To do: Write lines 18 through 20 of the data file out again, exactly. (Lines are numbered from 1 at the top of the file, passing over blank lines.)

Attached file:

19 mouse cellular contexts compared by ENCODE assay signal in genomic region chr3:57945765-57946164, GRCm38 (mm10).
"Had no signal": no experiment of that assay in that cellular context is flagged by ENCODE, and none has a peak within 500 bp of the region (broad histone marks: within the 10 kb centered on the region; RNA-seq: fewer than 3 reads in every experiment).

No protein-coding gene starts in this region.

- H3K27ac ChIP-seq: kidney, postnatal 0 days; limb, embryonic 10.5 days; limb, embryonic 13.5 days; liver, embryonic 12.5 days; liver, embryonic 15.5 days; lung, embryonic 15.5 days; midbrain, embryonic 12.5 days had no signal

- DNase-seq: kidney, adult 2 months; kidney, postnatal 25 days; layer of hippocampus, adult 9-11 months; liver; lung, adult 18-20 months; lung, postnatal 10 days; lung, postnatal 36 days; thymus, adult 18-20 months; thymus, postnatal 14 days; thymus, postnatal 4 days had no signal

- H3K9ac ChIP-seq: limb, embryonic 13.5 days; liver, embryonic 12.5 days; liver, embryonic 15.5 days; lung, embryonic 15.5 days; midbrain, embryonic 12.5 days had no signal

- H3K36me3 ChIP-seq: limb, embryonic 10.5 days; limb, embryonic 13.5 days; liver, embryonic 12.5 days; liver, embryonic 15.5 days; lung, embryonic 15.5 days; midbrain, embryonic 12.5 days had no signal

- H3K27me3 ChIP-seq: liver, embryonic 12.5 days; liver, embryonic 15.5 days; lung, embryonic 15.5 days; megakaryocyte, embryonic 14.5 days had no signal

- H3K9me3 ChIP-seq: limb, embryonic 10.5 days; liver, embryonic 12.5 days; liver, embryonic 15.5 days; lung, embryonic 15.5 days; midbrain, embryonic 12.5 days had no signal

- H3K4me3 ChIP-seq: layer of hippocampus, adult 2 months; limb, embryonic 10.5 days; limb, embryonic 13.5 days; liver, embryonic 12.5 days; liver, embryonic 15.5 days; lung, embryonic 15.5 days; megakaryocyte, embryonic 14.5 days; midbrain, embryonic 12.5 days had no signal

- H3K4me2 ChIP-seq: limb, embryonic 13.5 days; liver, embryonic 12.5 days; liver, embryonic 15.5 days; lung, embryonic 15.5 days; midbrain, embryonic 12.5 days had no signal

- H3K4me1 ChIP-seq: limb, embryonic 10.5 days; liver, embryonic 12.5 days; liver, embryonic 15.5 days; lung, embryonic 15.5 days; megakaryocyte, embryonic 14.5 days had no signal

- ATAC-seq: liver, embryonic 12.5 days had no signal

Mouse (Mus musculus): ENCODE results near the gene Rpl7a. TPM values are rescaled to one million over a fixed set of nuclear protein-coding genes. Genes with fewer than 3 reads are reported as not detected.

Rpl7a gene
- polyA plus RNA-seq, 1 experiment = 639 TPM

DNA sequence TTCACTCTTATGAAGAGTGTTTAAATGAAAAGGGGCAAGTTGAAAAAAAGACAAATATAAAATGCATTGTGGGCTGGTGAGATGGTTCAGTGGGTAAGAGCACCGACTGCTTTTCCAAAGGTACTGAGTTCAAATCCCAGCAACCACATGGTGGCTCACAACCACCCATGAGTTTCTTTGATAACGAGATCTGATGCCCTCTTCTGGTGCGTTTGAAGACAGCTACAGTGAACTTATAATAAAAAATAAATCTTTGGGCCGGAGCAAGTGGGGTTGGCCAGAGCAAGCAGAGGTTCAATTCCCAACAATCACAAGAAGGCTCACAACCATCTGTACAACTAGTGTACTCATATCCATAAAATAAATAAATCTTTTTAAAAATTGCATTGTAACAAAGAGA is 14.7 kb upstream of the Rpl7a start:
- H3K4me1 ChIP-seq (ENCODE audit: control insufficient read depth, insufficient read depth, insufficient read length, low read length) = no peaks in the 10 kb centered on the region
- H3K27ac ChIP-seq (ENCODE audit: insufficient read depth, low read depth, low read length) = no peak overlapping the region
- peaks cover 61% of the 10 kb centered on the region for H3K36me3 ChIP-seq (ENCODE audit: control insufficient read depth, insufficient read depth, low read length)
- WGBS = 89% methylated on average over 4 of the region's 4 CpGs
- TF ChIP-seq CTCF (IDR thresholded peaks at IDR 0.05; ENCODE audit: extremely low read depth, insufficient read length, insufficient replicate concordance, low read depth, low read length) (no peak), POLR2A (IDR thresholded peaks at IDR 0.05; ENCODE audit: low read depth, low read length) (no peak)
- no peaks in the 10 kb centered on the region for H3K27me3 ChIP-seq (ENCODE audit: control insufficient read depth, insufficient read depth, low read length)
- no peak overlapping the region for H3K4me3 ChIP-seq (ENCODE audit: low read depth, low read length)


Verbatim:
- H3K4me1 ChIP-seq (ENCODE audit: control insufficient read depth, insufficient read depth, insufficient read length, low read length) = no peaks in the 10 kb centered on the region
- H3K27ac ChIP-seq (ENCODE audit: insufficient read depth, low read depth, low read length) = no peak overlapping the region
- peaks cover 61% of the 10 kb centered on the region for H3K36me3 ChIP-seq (ENCODE audit: control insufficient read depth, insufficient read depth, low read length)